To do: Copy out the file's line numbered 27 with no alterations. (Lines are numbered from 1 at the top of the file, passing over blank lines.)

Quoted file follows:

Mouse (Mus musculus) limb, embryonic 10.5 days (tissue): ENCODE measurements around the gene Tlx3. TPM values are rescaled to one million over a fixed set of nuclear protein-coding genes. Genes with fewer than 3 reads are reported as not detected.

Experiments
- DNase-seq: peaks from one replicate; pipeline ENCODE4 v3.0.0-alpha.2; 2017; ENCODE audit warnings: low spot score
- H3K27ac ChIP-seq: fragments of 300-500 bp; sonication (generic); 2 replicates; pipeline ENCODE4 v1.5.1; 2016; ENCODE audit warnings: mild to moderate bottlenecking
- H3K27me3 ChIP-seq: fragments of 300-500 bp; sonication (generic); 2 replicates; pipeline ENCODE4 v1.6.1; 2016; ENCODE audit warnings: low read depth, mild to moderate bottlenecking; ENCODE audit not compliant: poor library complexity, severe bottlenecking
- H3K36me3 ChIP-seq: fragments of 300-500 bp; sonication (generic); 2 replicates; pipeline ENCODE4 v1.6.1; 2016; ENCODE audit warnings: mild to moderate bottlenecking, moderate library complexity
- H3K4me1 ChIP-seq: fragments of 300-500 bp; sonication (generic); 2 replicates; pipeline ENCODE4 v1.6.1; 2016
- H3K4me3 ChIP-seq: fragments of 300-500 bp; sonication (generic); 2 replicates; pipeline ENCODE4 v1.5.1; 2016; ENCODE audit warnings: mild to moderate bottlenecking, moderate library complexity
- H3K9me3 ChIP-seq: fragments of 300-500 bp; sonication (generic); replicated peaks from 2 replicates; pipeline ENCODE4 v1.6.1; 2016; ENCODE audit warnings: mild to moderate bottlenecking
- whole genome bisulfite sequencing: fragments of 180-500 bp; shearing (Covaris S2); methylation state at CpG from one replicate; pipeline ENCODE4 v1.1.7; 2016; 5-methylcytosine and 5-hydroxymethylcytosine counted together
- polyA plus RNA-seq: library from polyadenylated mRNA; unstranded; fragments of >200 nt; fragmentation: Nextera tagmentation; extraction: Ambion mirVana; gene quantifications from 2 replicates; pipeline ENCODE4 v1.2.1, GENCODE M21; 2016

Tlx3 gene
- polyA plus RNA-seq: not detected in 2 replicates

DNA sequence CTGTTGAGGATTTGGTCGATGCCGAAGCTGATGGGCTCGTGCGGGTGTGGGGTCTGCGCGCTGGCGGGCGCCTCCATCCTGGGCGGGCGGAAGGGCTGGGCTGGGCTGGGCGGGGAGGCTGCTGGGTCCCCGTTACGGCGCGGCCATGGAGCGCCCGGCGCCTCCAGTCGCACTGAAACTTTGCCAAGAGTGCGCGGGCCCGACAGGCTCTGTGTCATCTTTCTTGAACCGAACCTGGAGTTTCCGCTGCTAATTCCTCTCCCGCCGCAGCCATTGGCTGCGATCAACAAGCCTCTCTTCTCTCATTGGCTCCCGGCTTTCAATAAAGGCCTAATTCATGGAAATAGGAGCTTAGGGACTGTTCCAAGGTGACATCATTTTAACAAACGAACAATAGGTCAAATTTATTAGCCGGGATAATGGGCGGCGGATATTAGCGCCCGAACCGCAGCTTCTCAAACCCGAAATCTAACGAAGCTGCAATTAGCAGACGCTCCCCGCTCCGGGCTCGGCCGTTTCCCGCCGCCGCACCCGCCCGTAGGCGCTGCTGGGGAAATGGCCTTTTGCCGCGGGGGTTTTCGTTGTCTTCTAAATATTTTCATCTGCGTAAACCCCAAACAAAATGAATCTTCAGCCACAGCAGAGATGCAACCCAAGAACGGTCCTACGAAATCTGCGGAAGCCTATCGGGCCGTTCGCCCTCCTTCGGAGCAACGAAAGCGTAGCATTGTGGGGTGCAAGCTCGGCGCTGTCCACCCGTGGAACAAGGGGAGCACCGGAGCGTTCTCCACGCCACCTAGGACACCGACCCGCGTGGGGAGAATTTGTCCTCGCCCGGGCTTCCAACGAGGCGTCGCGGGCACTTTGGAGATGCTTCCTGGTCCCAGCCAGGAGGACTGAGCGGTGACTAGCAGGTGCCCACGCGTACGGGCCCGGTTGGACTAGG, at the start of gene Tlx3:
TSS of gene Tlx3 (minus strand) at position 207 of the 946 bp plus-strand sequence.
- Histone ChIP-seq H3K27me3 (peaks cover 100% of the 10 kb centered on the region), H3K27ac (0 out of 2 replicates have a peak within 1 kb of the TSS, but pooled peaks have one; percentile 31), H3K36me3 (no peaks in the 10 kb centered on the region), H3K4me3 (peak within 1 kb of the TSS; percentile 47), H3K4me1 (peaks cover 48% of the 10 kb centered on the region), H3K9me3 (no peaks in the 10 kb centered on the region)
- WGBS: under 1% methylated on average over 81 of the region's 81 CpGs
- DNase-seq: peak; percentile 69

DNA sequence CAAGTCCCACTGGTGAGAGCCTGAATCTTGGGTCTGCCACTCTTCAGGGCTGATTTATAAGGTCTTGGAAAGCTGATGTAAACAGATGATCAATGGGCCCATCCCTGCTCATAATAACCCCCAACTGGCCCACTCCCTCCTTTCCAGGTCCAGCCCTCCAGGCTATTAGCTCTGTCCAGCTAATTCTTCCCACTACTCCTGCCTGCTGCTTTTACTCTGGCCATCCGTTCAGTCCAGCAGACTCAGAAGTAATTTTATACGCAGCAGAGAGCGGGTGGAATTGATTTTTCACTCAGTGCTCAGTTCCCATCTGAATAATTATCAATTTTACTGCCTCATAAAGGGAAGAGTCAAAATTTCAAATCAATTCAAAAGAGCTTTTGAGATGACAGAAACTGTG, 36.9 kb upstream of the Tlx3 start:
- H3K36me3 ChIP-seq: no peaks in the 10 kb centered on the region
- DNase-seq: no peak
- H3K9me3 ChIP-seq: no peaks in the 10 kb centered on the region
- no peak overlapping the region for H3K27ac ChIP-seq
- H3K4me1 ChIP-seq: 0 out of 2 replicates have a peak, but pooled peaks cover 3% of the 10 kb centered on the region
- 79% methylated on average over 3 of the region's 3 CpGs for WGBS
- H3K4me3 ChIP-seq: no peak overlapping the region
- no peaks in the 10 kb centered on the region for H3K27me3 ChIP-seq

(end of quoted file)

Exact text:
- no peaks in the 10 kb centered on the region for H3K27me3 ChIP-seq